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Allies and Former U.S. Officials Fear Trump may Exit NATO in Second Term

Throughout his presidency, Trump has been trying to get America out of NATO, angrily demanding that the members pay more for the collective defense of Europe. As of many reports trump has even talked about exiting the 71 year old military alliance, according to those in the oval office.

In a second term, Trump may as well get the chance. Recent accounts by senior national security officials in the administration have contributed to the growing unease on Capitol Hill and across the EU as they lead to a scenario in which trump, when emboldened by his re-election and potentially surrounded by an inexperienced, 2nd term national security team, could finally undercut or even eradicate America’s membership from the NATO.

Former officials warn that such a move would be one of the biggest global strategic shifts and a major victory for Russia. Trump has stated his interest in leaving NATO, since 2018, new evidence of his thinking has emerged in the run up to the November election.

Trump’s former national security advisor, John Bolton published a book in which he explicitly mentions that Trump wants to quit the alliance. Bolton even speculated in an interview that the president may even leave an “October Surprise” with regard to NATO.

Marine four-star general John Kelly told reporters, “One of the most difficult tasks he faced with Trump was trying to stop him from pulling out of NATO.”

Although the president has repeatedly asked other members to spend more on defense, often betraying confusion about how the 30 nation alliance operates, Trump has not publicly threatened to leave it. During the RNC last week, Trump boasted that he had pressured other members into increasing their, but didn't really suggest any major changes he had in mind for the organization. A 50 point 2nd term agenda released by the trump campaign made no explicit mention of NATO although it featured a point saying that trump will make them pay their fair share.

Security officials in Washington and Europe have taken a breath of relief concluding that Trump is unlikely to challenge the alliance's core tenets before this term, but as the election approaches, experts say that the anxiety is most definitely growing.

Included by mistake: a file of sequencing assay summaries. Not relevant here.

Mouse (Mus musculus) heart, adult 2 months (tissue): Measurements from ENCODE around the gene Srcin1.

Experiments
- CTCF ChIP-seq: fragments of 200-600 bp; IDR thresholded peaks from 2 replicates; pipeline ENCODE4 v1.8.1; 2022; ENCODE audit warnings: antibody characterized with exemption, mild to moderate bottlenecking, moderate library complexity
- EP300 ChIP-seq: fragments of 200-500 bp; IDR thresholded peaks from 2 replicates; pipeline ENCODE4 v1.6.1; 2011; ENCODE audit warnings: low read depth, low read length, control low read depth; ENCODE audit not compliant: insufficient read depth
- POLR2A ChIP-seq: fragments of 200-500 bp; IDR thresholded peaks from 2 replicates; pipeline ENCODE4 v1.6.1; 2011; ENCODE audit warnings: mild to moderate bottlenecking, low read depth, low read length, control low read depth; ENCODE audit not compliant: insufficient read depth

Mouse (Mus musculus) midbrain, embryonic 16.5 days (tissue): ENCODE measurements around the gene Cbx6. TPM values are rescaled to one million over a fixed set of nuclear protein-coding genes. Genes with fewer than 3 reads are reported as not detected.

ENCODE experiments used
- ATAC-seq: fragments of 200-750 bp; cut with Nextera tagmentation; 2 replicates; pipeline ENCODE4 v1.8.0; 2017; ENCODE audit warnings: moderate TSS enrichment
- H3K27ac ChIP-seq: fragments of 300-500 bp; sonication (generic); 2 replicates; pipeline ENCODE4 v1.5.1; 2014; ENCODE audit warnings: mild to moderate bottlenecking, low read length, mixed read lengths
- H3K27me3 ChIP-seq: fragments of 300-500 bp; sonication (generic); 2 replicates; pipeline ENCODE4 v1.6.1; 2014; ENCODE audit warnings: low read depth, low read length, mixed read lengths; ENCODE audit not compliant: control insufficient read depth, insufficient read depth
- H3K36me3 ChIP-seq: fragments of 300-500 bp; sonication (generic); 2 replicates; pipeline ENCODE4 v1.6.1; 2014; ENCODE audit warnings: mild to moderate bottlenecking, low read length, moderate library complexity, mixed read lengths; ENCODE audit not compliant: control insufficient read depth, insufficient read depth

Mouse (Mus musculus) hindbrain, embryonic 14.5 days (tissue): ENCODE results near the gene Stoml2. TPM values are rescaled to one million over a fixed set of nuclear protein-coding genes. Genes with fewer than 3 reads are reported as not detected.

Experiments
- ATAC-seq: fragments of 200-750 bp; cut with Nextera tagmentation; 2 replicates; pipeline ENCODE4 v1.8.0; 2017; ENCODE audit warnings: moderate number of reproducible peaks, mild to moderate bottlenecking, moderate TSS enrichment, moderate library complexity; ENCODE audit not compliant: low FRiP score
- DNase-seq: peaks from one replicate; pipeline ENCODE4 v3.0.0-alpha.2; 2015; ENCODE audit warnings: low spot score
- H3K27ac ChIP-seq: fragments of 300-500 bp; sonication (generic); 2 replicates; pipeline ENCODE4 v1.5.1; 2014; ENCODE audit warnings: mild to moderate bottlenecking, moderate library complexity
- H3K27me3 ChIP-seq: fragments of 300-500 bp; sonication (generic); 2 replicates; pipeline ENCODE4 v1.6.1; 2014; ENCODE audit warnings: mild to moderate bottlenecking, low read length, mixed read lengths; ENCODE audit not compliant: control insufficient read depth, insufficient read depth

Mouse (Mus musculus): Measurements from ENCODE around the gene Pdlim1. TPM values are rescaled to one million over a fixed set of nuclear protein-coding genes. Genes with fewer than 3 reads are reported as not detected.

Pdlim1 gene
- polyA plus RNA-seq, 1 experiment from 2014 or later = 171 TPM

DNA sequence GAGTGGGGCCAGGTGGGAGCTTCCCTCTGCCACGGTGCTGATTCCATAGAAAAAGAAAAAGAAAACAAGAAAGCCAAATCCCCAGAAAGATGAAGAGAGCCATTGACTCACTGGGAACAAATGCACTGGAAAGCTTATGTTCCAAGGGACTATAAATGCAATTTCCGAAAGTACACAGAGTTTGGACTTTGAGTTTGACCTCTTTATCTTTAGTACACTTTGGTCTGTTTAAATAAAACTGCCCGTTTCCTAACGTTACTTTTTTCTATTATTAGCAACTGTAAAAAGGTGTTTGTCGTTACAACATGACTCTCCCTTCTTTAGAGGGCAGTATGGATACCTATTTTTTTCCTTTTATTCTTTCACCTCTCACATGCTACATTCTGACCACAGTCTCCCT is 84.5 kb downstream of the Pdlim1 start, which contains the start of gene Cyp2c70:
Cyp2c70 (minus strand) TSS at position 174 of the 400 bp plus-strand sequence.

Thomas Wright says, “It is a real risk, we know from Kelly and Bolton that he wanted to go much farther in the first term. If he feels that he has been totally vindicated in the election, and he feels that people have endorsed his policies, I think he could effectively withdraw from NATO.”

It is highly likely that congress would allow for trump to exit the alliance, experts say he could otherwise undermine America's position in the NATO in other near- lethal ways. One such way to do so would be his re-interpretation of article 5, which effectively calls for collective defense. Past presidents have taken this as a promise to defend and help members from military attacks, but Trump has questioned it in the past.

Senior Fellow Jorge Benitez at the Atlantic Council, noted that Trump has been wanting to pull out 12000 US troops from Germany, which is the heart of the alliance and has even sought to cut funding for the Pentagon’s European Deterrence Initiative.

European diplomats have even declined to comment on the issue in fear of provoking trump.

Since 2018, Trump has harangued members to meet their collective pledge to spend at least 2% of their GDP on collective defense, which is something only 9 members including the US do as of now.

As stated before trump complains about members who don't pay their “fair share” and even went on to boast at the RNC that he made members pay more, a claim which he has regularly backed by false numbers or as trump said himself, “Member nations were very far behind in their defense payments, but at my strong urging, they agreed to pay $130 billion more a year.” a figure which he said would ultimately go up to 400 billion a year.

These figures are wildly exaggerated, and reflect cumulative spending hikes on defense budgets of NATO members over several years, which goes back to the time when trump was not even the president, and are not, as he claims, annual increases.

Trump has even hinted in the past that he won't come to the defense of members that are not meeting the alliance’s target spending.

Constanze Stelzenmüller, senior fellow at the Brookings Institution who specializes in special relations with Germany believes that even if Trump doesn't recklessly leave NATO one fine morning, there are a variety of ways that much harm can be done to the alliance.

Reporter: Jovan H

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